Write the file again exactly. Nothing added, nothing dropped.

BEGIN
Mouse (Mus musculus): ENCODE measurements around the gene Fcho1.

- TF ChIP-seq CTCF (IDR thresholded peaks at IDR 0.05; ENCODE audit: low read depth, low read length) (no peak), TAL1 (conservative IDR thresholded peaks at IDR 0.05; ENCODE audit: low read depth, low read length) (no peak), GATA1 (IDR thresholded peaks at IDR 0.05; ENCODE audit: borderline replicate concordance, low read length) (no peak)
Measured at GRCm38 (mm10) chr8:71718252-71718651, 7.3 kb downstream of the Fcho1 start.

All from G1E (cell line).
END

Mouse (Mus musculus): ENCODE measurements around the gene Fcho1.

- TF ChIP-seq CTCF (IDR thresholded peaks at IDR 0.05; ENCODE audit: low read depth, low read length) (no peak), TAL1 (conservative IDR thresholded peaks at IDR 0.05; ENCODE audit: low read depth, low read length) (no peak), GATA1 (IDR thresholded peaks at IDR 0.05; ENCODE audit: borderline replicate concordance, low read length) (no peak)
Measured at GRCm38 (mm10) chr8:71718252-71718651, 7.3 kb downstream of the Fcho1 start.

All from G1E (cell line).